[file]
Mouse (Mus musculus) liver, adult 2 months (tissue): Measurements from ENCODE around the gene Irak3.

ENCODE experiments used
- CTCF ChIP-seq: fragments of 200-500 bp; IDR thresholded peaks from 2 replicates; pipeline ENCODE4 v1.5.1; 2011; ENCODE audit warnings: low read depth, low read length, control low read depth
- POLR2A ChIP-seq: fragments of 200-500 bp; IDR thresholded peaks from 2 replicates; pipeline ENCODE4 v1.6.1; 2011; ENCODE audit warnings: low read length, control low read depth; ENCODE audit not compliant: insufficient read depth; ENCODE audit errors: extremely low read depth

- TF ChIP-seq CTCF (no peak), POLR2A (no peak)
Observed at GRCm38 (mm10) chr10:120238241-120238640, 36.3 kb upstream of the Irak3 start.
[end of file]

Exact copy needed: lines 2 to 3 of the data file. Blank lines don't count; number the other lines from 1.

ENCODE experiments used
- CTCF ChIP-seq: fragments of 200-500 bp; IDR thresholded peaks from 2 replicates; pipeline ENCODE4 v1.5.1; 2011; ENCODE audit warnings: low read depth, low read length, control low read depth